Saying that he hopes that his successor has the constitution of an ox and the skin of a rhinoceros. Rowan Williams, the 104th Archbishop of Canterbury, will resign at the end of this year and return to academics. He will become the Master of Magdalene College, Cambridge where he can meander along the River Cam and take tea at the Orchard Garden in Grantchester far away from the turbulence of the 85-million member Communion he leaves behind. When an archbishop retires at the usual age of 70, no one bats an eyelash. But when he resigns in good health nearly a decade before normal retirement age, people sit up and take notice. It evokes the image of a battle weary pugilist whose “sponger” looks at the condition of his man and tosses his sponge in the air. The fight is over. We might as well declare defeat.
The battle, of course, was his to lose. Anyone with half an eye could see the turbulence that lay ahead for someone assuming the role of leader of the world’s second largest Communion. The same year he took office an openly gay man, Gene Robinson, was consecrated bishop of New Hampshire despite public assurances from Frank Griswold, the Presiding Bishop of The Episcopal Church, that he would not participate in the consecration. Griswold went right ahead and did just that. With one part of his Communion going its own way, and thumbing its noses at the rest, while the vast majority were profoundly upset, Williams was forced to choose. Either he would take a self-imposed mediatorial role, and desperately try to keep all parties at the table. Or he would take sides, and do what he could to bring the truculent back in line.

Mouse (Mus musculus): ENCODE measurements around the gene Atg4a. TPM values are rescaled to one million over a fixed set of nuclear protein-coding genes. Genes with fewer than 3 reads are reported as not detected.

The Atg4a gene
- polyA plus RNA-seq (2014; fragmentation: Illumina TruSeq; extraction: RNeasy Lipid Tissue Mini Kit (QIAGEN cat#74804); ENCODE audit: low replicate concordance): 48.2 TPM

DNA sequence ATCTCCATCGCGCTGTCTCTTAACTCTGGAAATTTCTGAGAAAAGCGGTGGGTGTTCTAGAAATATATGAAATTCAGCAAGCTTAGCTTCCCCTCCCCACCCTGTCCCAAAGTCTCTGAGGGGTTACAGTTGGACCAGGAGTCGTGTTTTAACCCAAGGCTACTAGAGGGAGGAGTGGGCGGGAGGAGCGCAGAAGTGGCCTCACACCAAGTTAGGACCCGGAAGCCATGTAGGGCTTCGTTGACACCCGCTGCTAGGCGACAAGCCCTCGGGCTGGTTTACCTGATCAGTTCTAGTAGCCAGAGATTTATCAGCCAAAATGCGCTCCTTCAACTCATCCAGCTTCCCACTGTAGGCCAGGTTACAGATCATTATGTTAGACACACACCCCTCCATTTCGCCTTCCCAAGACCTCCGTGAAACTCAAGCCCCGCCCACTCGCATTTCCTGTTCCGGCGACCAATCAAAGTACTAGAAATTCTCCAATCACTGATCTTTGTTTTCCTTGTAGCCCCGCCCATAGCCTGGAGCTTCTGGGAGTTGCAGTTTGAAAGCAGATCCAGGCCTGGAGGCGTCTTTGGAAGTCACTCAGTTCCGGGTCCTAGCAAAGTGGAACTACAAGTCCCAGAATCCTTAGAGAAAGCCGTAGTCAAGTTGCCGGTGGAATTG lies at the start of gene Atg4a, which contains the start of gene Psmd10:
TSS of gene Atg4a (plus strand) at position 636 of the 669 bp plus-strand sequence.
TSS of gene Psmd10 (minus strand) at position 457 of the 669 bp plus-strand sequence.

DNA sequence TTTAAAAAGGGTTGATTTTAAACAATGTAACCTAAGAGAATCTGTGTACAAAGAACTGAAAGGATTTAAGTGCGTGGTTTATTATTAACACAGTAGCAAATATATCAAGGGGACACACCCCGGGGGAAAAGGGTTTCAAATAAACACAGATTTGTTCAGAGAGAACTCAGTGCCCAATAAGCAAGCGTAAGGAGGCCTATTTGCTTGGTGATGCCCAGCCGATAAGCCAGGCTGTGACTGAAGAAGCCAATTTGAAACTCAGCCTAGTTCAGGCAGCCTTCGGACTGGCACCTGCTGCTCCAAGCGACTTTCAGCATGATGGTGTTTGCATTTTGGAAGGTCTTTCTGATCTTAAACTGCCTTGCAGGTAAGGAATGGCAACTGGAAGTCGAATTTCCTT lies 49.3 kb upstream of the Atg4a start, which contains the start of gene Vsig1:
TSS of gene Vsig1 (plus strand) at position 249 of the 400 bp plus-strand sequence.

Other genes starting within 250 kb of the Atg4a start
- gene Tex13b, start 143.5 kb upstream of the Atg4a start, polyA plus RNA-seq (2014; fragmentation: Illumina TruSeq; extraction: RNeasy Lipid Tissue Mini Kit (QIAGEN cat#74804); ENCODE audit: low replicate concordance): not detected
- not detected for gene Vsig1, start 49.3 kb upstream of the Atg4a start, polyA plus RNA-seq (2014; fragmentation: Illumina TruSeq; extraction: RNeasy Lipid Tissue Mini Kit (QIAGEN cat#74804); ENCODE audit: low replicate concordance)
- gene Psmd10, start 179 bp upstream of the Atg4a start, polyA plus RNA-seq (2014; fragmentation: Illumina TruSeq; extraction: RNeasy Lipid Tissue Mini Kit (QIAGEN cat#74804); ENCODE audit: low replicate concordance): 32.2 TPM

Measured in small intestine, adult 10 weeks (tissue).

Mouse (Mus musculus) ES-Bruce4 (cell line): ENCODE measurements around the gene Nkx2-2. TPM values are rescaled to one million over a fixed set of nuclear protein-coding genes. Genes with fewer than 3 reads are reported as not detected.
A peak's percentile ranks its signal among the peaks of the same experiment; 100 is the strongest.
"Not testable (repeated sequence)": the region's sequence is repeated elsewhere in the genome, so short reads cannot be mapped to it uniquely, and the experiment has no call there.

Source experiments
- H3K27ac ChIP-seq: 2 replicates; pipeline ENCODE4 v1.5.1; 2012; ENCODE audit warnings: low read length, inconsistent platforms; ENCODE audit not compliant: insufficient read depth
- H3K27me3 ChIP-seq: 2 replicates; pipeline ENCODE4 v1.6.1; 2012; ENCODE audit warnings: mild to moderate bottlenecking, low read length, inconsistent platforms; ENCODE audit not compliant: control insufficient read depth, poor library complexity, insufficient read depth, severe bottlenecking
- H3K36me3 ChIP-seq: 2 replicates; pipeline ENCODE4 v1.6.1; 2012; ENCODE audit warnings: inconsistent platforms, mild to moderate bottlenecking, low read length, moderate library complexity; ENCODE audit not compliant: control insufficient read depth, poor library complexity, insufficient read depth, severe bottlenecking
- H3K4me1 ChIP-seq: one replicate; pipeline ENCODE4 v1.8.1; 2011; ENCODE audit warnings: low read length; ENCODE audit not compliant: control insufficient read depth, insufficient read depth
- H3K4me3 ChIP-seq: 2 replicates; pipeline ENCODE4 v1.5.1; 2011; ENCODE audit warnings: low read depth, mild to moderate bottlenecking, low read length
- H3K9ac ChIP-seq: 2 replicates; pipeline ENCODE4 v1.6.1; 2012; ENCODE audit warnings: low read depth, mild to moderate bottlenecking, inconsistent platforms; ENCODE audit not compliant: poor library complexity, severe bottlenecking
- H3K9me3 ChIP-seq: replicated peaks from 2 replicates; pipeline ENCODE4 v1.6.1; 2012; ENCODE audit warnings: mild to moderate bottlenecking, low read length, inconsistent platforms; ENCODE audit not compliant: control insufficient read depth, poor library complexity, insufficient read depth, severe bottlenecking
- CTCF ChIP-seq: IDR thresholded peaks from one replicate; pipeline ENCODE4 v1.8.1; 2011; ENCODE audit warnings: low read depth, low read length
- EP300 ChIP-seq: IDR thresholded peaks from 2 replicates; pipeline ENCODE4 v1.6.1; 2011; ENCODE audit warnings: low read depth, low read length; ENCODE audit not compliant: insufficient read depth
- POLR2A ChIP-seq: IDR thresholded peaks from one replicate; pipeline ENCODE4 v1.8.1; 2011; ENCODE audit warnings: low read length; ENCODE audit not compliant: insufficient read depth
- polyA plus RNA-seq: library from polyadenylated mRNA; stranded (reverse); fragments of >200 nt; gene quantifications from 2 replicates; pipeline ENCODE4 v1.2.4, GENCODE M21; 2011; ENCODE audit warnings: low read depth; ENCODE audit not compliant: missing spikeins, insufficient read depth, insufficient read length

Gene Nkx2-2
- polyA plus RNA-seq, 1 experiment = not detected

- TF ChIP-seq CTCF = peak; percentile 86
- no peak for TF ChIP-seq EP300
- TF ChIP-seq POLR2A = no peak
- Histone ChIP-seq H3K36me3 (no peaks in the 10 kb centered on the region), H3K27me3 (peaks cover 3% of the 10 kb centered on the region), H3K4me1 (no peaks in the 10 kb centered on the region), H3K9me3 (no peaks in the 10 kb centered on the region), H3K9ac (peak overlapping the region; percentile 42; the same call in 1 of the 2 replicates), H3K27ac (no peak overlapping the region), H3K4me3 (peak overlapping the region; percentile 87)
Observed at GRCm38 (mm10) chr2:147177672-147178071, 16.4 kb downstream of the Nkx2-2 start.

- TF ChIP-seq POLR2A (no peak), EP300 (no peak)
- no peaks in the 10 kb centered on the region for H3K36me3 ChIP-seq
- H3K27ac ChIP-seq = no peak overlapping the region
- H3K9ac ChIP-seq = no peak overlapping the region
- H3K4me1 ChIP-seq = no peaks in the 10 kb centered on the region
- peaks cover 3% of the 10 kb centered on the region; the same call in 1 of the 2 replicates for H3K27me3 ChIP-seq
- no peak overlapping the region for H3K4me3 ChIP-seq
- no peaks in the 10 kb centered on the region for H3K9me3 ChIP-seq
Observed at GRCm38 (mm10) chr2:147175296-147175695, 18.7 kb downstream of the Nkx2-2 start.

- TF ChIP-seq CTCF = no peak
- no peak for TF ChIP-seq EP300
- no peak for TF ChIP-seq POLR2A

He chose the former, with the result that no one was satisfied. Privately he held to a liberal position on sexuality, as enunciated in his well-known, though highly inscrutable, paper entitled The Body’s Grace. Publicly, he towed the line that was spelled out by Lambeth Resolution 1:10, which stated as the official position of the Communion that “homosexuality was imcompatible with Scripture.”
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